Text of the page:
A typical session begins with Maria setting expectations. She has students reflect on the group’s three expectations — focus, be kind, and be respectful — with movement, and together, they do an activity based on what the class needs most, whether that be calm or energy. Maria then reinforces the importance of dance and its history, and they learn and practice a routine.
This semester, Maria is teaching the Kindergarteners merengue and the second graders bachata. At Maria’s school on the Far South Side, the student body is primarily Black and Latinx, so Maria enjoys incorporating dance that is connected in some way to her students’ identity and roots. At the end of the session, Maria asks if individual students want to share the routine, and finally, she thanks the group for being brave.
Through E-Motion dance, Maria works with her students to uncover their feelings. There are no bad emotions, she likes to tell her students, but rather comfortable and uncomfortable feelings. And dance can be a vehicle for expressing and coping with these feelings. At the end of the schoolyear, Maria’s E-Motion dance classes will culminate in a schoolwide arts festival, where each class will present their routines in a live, virtual performance.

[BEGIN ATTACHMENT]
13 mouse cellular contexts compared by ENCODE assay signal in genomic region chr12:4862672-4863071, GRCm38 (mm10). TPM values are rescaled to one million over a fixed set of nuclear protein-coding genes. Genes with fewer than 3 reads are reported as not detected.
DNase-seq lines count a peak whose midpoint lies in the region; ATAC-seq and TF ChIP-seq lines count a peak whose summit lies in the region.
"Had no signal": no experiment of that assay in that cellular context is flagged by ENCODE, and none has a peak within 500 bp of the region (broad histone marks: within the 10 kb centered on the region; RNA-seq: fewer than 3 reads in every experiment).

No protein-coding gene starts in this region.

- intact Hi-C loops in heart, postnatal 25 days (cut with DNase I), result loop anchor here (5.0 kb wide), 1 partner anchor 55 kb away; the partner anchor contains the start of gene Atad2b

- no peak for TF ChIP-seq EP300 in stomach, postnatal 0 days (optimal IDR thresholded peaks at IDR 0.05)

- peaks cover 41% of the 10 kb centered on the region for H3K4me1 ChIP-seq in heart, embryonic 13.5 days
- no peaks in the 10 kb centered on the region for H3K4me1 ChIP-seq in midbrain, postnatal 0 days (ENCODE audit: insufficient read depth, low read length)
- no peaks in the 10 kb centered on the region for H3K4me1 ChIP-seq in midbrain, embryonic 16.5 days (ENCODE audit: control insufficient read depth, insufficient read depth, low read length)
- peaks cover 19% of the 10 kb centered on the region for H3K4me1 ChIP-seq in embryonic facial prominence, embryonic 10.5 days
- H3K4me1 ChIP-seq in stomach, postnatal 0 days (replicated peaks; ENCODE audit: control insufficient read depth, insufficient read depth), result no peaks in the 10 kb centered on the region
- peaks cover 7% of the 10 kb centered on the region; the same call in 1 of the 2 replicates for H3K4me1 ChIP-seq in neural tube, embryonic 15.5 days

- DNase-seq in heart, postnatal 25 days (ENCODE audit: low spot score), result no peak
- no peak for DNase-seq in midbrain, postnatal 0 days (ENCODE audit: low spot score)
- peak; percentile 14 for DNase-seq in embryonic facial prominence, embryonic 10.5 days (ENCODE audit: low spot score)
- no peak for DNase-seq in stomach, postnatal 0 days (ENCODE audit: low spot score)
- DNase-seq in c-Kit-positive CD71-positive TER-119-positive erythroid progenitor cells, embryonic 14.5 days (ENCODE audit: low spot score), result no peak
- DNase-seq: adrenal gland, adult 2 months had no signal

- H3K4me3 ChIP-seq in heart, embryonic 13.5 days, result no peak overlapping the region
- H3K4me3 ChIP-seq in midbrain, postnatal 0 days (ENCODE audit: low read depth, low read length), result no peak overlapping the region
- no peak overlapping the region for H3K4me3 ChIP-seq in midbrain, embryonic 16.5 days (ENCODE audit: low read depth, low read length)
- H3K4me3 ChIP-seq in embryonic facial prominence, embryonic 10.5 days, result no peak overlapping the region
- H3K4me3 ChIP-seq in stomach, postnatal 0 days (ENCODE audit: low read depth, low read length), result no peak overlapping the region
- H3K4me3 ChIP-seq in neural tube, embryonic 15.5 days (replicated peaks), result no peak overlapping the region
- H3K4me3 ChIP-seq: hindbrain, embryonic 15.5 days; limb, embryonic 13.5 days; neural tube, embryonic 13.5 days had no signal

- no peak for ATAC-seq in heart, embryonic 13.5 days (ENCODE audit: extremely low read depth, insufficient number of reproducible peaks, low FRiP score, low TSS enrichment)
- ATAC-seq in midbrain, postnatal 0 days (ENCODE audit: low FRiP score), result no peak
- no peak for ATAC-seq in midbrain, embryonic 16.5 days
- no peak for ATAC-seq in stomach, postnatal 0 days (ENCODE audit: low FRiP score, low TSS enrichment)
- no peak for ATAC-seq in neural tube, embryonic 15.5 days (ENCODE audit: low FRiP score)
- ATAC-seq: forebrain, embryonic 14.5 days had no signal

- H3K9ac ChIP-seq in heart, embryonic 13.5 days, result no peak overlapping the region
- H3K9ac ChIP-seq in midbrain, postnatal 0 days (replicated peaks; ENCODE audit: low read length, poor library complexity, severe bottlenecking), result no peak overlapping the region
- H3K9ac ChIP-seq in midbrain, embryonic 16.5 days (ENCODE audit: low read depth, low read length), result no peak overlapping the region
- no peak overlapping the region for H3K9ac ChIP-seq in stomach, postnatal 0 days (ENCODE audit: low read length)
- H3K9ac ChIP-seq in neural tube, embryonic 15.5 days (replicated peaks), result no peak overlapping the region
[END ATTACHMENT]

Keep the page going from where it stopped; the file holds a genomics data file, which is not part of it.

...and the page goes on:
In addition to the dance routines, the arts festival will also include music performances, a virtual photography exhibition, and a virtual art show, thanks to a collaboration with the SMART Museum, a CIS of Chicago community partner. “I feel thrilled to have more face-to-face time with students,” Maria said, “doing something I am passionate about.”
Dance / Movement Therapist | Artistic Gymnastics and Dance Educator
Movement can also provide an important break for students — and teachers — during the school day. After LaDonna Curry, a CIS of Chicago Student Supports Manager, presented a guided movement sequence for staff during an opening assembly, one teacher reached out to LaDonna to see if she could share these with students. LaDonna serves students with cognitive, developmental, and multiple disabilities on the Northwest Side, and to meet their needs, LaDonna started creating movement break videos.
Every Wednesday, she shares with teachers a three- to five-minute video that encourages students to pull away from the computers and move mindfully through activities such as guided stretching, breathing exercises, and energy sharing.
In LaDonna’s videos, she always shares various modifications for different abilities; and so far, the videos have received very positive feedback. Teachers are grateful for the opportunity to give students a chance to move and re-focus on their learning. The videos are also housed in one central location, so teachers can play them at any time, based on what their students need most.
Whether it be through role-playing, free movement, observation, or dance, these Student Supports Managers leverage their dance / movement therapy training in almost everything they do.
Dance and movement allow their students to build self-awareness, express themselves, and cope with uncomfortable feelings. And in a world where screen time is dominating the learning environment, dance helps break up any stagnant routines. It connects the students that CIS of Chicago serves with the joys of pre-pandemic life, and it will be an important tool as they venture back into the classroom this fall.